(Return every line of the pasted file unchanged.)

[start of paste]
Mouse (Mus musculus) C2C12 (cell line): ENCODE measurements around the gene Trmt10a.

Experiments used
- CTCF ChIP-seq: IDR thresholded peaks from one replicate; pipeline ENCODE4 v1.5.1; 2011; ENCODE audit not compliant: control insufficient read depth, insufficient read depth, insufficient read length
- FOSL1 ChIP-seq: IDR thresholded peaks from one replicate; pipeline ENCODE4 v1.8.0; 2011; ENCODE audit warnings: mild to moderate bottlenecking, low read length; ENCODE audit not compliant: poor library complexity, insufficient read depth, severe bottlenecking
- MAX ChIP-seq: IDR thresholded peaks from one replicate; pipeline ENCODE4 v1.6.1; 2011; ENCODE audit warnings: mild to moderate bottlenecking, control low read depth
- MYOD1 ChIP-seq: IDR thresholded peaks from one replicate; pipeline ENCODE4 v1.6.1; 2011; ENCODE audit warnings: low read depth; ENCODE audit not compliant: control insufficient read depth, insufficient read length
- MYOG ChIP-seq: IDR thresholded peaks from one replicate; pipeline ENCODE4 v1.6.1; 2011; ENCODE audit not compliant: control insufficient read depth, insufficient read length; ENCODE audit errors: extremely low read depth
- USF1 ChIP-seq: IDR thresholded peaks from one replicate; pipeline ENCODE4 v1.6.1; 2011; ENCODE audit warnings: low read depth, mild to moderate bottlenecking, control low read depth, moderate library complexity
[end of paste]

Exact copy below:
Mouse (Mus musculus) C2C12 (cell line): ENCODE measurements around the gene Trmt10a.

Experiments used
- CTCF ChIP-seq: IDR thresholded peaks from one replicate; pipeline ENCODE4 v1.5.1; 2011; ENCODE audit not compliant: control insufficient read depth, insufficient read depth, insufficient read length
- FOSL1 ChIP-seq: IDR thresholded peaks from one replicate; pipeline ENCODE4 v1.8.0; 2011; ENCODE audit warnings: mild to moderate bottlenecking, low read length; ENCODE audit not compliant: poor library complexity, insufficient read depth, severe bottlenecking
- MAX ChIP-seq: IDR thresholded peaks from one replicate; pipeline ENCODE4 v1.6.1; 2011; ENCODE audit warnings: mild to moderate bottlenecking, control low read depth
- MYOD1 ChIP-seq: IDR thresholded peaks from one replicate; pipeline ENCODE4 v1.6.1; 2011; ENCODE audit warnings: low read depth; ENCODE audit not compliant: control insufficient read depth, insufficient read length
- MYOG ChIP-seq: IDR thresholded peaks from one replicate; pipeline ENCODE4 v1.6.1; 2011; ENCODE audit not compliant: control insufficient read depth, insufficient read length; ENCODE audit errors: extremely low read depth
- USF1 ChIP-seq: IDR thresholded peaks from one replicate; pipeline ENCODE4 v1.6.1; 2011; ENCODE audit warnings: low read depth, mild to moderate bottlenecking, control low read depth, moderate library complexity